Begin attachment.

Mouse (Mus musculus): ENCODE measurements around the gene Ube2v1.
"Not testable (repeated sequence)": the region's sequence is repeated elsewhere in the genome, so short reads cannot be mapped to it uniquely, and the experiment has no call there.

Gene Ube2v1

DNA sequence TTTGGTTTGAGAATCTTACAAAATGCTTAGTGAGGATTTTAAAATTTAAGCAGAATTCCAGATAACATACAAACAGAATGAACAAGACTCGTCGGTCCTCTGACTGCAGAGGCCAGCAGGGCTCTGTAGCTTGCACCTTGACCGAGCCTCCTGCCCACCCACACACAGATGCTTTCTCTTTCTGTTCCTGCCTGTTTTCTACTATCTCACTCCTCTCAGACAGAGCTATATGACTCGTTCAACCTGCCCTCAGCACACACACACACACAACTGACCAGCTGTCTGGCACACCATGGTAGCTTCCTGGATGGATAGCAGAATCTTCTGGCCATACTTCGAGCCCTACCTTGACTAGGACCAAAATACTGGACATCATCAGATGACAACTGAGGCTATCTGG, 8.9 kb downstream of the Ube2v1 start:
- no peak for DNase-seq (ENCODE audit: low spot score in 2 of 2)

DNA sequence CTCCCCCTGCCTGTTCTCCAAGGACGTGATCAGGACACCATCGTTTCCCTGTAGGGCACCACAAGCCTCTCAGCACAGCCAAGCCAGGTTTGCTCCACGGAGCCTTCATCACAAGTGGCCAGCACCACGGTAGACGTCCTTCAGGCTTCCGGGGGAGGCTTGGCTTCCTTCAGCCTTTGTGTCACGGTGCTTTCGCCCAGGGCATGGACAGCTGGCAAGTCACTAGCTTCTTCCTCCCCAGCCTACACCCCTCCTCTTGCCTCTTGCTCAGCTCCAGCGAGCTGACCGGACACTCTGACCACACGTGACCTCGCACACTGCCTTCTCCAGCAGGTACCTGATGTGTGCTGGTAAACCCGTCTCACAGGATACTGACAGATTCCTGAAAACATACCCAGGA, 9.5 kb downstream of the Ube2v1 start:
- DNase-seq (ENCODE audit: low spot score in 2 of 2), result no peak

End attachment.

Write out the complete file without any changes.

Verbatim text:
Mouse (Mus musculus): ENCODE measurements around the gene Ube2v1.
"Not testable (repeated sequence)": the region's sequence is repeated elsewhere in the genome, so short reads cannot be mapped to it uniquely, and the experiment has no call there.

Gene Ube2v1

DNA sequence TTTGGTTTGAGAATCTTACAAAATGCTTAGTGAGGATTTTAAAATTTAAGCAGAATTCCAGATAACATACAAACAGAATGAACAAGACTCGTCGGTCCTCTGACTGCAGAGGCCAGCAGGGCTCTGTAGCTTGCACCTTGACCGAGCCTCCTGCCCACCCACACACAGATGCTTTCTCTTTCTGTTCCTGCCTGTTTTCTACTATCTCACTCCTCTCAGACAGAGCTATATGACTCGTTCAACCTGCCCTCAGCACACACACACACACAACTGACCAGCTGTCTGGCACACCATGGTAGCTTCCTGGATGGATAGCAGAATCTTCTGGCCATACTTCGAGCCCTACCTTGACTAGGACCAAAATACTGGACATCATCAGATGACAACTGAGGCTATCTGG, 8.9 kb downstream of the Ube2v1 start:
- no peak for DNase-seq (ENCODE audit: low spot score in 2 of 2)

DNA sequence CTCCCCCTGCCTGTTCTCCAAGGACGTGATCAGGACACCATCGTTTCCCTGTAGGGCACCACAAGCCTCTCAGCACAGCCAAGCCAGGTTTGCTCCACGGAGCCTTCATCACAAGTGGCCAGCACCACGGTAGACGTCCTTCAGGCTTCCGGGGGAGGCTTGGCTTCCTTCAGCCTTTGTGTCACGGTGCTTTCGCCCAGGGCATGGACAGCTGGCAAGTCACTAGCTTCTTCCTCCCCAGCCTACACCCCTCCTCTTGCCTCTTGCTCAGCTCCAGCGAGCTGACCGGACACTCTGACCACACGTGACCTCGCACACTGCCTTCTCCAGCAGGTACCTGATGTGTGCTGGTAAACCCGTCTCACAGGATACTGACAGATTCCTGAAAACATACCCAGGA, 9.5 kb downstream of the Ube2v1 start:
- DNase-seq (ENCODE audit: low spot score in 2 of 2), result no peak